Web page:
How to git rebase overwriting conflicts with your own changes

02Jul

How to git rebase overwriting conflicts with your own changes

Quite often I find myself in a situation when I need to rebase my local feature branch containing the latest code against the master, but running git rebase master generates a bunch of conflicts that I am expected to fix manually, though I know that my local feature branch has the latest and greatest and I simply want the changes in my feature branch overwrite the corresponding files in master each time such conflict arises. This usually happens when I am the only committer on the project.

Starting with git version 1.7.3 it became possible to pass a strategy option to git rebase command.

The use of -Xtheirs and -Xours appear to be somewhat counterintuitive, so think of it as telling git which branch code to favor when resolving rebase conflicts. For example, when doing:

# see current branch
$ git branch
---
* branch-a
...
# rebase preferring current branch changes merge during conflicts
$ git rebase -Xtheirs branch-b

-Xtheirs will favor your current branch-a code when overwriting merge conflicts, and vice versa -Xours will overwrite merge conflicts with with the code in branch-b.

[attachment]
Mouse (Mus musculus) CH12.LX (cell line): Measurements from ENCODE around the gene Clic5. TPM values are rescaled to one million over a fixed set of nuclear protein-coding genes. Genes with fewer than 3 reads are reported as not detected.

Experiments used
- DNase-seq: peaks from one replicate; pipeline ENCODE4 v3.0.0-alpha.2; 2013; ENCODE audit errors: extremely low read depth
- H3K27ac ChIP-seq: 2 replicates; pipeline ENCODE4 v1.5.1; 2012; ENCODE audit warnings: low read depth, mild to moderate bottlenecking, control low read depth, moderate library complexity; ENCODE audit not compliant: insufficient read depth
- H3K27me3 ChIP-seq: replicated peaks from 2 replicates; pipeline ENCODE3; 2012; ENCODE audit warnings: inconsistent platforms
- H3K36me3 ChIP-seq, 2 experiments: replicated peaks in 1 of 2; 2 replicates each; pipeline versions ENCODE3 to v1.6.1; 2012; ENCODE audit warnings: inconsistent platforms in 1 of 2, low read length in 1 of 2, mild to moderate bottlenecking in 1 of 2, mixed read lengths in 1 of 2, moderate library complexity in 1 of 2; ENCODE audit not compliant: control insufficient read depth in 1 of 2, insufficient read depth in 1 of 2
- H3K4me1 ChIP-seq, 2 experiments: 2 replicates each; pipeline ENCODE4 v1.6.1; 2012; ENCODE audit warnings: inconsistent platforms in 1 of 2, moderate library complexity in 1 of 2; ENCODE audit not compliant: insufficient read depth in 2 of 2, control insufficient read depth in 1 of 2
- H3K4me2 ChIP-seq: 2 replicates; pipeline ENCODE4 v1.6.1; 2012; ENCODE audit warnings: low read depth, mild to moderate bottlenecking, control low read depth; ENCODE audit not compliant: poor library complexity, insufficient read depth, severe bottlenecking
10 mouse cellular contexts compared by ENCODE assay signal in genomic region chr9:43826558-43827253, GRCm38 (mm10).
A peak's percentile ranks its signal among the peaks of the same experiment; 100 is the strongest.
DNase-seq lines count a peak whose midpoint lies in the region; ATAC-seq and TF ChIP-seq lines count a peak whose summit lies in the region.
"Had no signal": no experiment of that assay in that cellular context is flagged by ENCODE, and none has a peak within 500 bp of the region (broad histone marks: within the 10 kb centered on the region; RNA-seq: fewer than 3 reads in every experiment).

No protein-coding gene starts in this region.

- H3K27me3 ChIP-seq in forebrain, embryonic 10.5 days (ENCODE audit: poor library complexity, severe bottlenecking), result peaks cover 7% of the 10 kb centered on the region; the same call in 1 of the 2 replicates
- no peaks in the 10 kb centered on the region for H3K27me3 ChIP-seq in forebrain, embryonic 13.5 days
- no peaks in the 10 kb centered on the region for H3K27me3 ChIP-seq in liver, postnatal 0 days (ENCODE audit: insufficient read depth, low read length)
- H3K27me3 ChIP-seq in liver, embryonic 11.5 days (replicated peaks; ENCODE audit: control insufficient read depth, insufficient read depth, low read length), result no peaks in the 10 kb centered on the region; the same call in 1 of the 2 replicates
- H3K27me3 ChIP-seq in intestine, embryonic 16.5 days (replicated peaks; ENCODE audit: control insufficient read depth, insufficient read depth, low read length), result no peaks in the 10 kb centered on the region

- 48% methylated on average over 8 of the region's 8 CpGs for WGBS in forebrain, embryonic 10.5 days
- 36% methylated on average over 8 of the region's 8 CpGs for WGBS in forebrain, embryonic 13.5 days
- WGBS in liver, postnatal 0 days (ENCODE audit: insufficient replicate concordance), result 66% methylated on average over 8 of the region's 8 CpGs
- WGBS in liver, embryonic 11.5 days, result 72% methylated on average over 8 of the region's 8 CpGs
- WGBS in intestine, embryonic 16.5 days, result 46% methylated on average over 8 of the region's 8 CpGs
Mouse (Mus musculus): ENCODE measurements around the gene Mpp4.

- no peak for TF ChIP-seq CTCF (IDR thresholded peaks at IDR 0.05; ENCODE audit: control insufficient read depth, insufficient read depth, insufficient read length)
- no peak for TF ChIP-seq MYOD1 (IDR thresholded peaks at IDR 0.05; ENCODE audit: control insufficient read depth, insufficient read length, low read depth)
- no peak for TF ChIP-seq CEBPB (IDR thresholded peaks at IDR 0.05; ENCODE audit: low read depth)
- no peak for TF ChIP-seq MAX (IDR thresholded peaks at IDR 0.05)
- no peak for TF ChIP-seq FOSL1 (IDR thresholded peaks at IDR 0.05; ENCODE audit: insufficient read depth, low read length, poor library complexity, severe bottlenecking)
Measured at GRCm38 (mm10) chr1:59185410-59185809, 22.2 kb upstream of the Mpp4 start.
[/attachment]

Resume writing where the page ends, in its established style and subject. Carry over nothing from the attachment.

Similar options exist in git merge command as well, but the meaning of -Xtheirs and -Xours is reversed due to the differences on how git rebase and git merge operate and what they consider ours vs. theirs:

# assuming branch-a is our current version
$ git rebase -Xtheirs branch-b # <- ours: branch-b, theirs: branch-a
$ git merge -Xtheirs branch-b  # <- ours: branch-a, theirs: branch-b

Thus, if you are merging changes from origin/master and would like git to favor your current branch code during merge conflicts, you’d need to do this:

$ git merge -Xours origin/master
Today my environment was: git 2.4.2, Mac OS X 10.10.3

Dmitri

Director of Technology

I am Dmitri Moore, a Director of Technology at ColdData and a hands-on coder for almost 2 decades now. During this time, I’ve seen many frameworks going from being super popular to fairly forgotten. So far, PEAN is my favorite stack. Let’s see how long this one is gonna stick around. Feel free to ping me with your own prognosis or just say “hi”.

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